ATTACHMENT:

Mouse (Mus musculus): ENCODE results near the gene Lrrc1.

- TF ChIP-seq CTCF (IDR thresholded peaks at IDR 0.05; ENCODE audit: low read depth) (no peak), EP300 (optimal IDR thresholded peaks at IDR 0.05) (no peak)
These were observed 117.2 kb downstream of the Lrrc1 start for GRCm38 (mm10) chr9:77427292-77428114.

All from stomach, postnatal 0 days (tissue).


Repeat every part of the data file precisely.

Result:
Mouse (Mus musculus): ENCODE results near the gene Lrrc1.

- TF ChIP-seq CTCF (IDR thresholded peaks at IDR 0.05; ENCODE audit: low read depth) (no peak), EP300 (optimal IDR thresholded peaks at IDR 0.05) (no peak)
These were observed 117.2 kb downstream of the Lrrc1 start for GRCm38 (mm10) chr9:77427292-77428114.

All from stomach, postnatal 0 days (tissue).